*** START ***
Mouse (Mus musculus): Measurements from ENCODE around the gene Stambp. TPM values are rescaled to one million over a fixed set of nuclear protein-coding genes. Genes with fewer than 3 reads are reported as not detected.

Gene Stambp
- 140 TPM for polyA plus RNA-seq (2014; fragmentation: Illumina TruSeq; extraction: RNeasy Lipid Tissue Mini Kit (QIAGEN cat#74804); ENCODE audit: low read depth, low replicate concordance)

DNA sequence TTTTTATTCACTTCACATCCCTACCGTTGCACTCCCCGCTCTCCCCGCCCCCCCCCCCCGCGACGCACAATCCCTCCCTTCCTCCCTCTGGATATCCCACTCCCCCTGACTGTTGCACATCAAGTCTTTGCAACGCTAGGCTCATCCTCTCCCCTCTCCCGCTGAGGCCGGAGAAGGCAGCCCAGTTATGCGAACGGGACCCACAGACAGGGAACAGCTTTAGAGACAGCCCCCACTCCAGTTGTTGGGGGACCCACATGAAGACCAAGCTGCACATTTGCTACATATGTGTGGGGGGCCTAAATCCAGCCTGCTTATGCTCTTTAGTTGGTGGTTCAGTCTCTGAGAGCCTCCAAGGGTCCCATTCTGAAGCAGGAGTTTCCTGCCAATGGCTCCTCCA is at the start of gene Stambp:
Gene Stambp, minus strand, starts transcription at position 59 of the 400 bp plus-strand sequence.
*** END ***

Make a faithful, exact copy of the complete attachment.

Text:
Mouse (Mus musculus): Measurements from ENCODE around the gene Stambp. TPM values are rescaled to one million over a fixed set of nuclear protein-coding genes. Genes with fewer than 3 reads are reported as not detected.

Gene Stambp
- 140 TPM for polyA plus RNA-seq (2014; fragmentation: Illumina TruSeq; extraction: RNeasy Lipid Tissue Mini Kit (QIAGEN cat#74804); ENCODE audit: low read depth, low replicate concordance)

DNA sequence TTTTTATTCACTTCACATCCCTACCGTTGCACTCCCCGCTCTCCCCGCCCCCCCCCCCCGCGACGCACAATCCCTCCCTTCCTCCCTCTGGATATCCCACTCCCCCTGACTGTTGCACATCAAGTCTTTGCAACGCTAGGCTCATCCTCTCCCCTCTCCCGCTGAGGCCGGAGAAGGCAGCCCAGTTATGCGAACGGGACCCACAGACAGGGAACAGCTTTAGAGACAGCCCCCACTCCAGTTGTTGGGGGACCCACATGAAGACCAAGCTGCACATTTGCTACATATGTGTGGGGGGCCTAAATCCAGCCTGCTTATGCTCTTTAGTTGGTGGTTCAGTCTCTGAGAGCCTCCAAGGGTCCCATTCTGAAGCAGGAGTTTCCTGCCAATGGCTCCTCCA is at the start of gene Stambp:
Gene Stambp, minus strand, starts transcription at position 59 of the 400 bp plus-strand sequence.